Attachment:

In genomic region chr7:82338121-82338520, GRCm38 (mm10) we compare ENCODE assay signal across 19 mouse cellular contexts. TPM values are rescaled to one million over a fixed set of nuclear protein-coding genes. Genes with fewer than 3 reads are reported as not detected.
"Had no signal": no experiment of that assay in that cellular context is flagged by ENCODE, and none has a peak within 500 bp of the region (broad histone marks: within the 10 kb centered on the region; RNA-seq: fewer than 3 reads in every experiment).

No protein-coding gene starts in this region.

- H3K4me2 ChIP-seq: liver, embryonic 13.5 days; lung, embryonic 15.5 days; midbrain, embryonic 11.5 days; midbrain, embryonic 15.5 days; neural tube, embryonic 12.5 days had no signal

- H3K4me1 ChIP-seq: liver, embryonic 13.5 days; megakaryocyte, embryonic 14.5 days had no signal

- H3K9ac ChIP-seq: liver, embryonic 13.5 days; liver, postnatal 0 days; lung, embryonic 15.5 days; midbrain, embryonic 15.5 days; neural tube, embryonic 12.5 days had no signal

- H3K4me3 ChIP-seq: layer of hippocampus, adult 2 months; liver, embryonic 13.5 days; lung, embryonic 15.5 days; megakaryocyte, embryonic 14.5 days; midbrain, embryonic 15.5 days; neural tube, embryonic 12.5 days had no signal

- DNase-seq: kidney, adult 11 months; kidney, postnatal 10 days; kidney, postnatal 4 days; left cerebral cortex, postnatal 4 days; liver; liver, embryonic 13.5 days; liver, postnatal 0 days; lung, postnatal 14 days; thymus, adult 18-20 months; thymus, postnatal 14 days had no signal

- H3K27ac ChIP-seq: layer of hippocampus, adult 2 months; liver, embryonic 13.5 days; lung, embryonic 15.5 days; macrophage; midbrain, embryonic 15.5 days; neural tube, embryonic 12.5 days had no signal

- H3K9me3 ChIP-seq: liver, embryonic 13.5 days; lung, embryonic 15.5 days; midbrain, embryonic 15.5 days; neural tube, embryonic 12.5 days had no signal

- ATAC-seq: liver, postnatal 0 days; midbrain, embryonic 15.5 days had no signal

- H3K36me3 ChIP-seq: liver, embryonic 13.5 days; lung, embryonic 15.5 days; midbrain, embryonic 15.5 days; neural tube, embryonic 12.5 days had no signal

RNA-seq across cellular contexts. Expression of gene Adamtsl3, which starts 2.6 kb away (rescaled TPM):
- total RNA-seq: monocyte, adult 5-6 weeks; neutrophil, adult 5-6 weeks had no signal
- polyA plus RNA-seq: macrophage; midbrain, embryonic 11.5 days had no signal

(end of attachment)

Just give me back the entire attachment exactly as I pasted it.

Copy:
In genomic region chr7:82338121-82338520, GRCm38 (mm10) we compare ENCODE assay signal across 19 mouse cellular contexts. TPM values are rescaled to one million over a fixed set of nuclear protein-coding genes. Genes with fewer than 3 reads are reported as not detected.
"Had no signal": no experiment of that assay in that cellular context is flagged by ENCODE, and none has a peak within 500 bp of the region (broad histone marks: within the 10 kb centered on the region; RNA-seq: fewer than 3 reads in every experiment).

No protein-coding gene starts in this region.

- H3K4me2 ChIP-seq: liver, embryonic 13.5 days; lung, embryonic 15.5 days; midbrain, embryonic 11.5 days; midbrain, embryonic 15.5 days; neural tube, embryonic 12.5 days had no signal

- H3K4me1 ChIP-seq: liver, embryonic 13.5 days; megakaryocyte, embryonic 14.5 days had no signal

- H3K9ac ChIP-seq: liver, embryonic 13.5 days; liver, postnatal 0 days; lung, embryonic 15.5 days; midbrain, embryonic 15.5 days; neural tube, embryonic 12.5 days had no signal

- H3K4me3 ChIP-seq: layer of hippocampus, adult 2 months; liver, embryonic 13.5 days; lung, embryonic 15.5 days; megakaryocyte, embryonic 14.5 days; midbrain, embryonic 15.5 days; neural tube, embryonic 12.5 days had no signal

- DNase-seq: kidney, adult 11 months; kidney, postnatal 10 days; kidney, postnatal 4 days; left cerebral cortex, postnatal 4 days; liver; liver, embryonic 13.5 days; liver, postnatal 0 days; lung, postnatal 14 days; thymus, adult 18-20 months; thymus, postnatal 14 days had no signal

- H3K27ac ChIP-seq: layer of hippocampus, adult 2 months; liver, embryonic 13.5 days; lung, embryonic 15.5 days; macrophage; midbrain, embryonic 15.5 days; neural tube, embryonic 12.5 days had no signal

- H3K9me3 ChIP-seq: liver, embryonic 13.5 days; lung, embryonic 15.5 days; midbrain, embryonic 15.5 days; neural tube, embryonic 12.5 days had no signal

- ATAC-seq: liver, postnatal 0 days; midbrain, embryonic 15.5 days had no signal

- H3K36me3 ChIP-seq: liver, embryonic 13.5 days; lung, embryonic 15.5 days; midbrain, embryonic 15.5 days; neural tube, embryonic 12.5 days had no signal

RNA-seq across cellular contexts. Expression of gene Adamtsl3, which starts 2.6 kb away (rescaled TPM):
- total RNA-seq: monocyte, adult 5-6 weeks; neutrophil, adult 5-6 weeks had no signal
- polyA plus RNA-seq: macrophage; midbrain, embryonic 11.5 days had no signal